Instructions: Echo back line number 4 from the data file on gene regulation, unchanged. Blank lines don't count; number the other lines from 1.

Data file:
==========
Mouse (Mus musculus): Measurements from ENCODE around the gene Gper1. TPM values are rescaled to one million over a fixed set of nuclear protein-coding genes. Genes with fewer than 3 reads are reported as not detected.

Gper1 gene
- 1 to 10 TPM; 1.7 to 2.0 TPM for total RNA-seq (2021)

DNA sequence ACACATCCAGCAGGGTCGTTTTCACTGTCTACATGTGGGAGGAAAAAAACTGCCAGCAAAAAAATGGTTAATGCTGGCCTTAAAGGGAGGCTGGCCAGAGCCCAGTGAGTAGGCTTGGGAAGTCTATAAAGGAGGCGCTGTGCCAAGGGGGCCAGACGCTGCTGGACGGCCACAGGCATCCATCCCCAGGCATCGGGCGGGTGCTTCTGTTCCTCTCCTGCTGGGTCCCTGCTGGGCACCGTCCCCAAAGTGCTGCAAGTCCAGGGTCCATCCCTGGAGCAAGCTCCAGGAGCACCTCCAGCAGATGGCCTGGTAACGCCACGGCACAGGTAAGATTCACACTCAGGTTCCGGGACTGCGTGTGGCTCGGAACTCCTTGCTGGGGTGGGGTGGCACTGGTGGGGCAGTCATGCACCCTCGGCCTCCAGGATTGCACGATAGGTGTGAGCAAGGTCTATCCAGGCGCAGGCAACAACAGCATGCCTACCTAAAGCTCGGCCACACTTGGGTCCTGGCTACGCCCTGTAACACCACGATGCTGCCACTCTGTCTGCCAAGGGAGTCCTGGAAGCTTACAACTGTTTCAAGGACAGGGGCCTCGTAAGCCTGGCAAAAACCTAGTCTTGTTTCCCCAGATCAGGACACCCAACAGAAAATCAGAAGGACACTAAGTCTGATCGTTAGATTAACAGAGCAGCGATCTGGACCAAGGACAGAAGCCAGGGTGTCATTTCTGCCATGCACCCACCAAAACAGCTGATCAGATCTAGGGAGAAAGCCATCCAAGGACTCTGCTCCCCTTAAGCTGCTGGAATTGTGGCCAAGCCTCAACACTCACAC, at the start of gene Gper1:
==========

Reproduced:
DNA sequence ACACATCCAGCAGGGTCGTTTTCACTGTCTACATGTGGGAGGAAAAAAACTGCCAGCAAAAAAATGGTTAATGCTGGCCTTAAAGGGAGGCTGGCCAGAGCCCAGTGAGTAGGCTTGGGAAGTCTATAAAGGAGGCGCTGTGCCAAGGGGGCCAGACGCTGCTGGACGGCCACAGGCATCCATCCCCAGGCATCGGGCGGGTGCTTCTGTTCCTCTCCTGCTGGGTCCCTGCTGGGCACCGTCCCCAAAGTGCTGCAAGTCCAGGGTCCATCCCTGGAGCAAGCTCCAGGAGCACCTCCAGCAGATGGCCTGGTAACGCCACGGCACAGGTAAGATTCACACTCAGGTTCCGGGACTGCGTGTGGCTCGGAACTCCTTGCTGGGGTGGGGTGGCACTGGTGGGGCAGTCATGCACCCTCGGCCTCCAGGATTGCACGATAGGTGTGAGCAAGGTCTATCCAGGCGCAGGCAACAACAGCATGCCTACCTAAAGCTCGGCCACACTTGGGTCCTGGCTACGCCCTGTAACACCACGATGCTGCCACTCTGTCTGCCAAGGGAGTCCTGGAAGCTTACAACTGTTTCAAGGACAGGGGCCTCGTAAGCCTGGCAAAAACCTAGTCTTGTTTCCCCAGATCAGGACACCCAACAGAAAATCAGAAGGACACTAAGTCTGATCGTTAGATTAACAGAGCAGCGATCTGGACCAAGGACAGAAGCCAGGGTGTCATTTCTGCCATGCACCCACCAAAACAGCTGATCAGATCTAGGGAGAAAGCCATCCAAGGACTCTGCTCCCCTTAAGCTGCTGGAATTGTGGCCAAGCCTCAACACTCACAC, at the start of gene Gper1: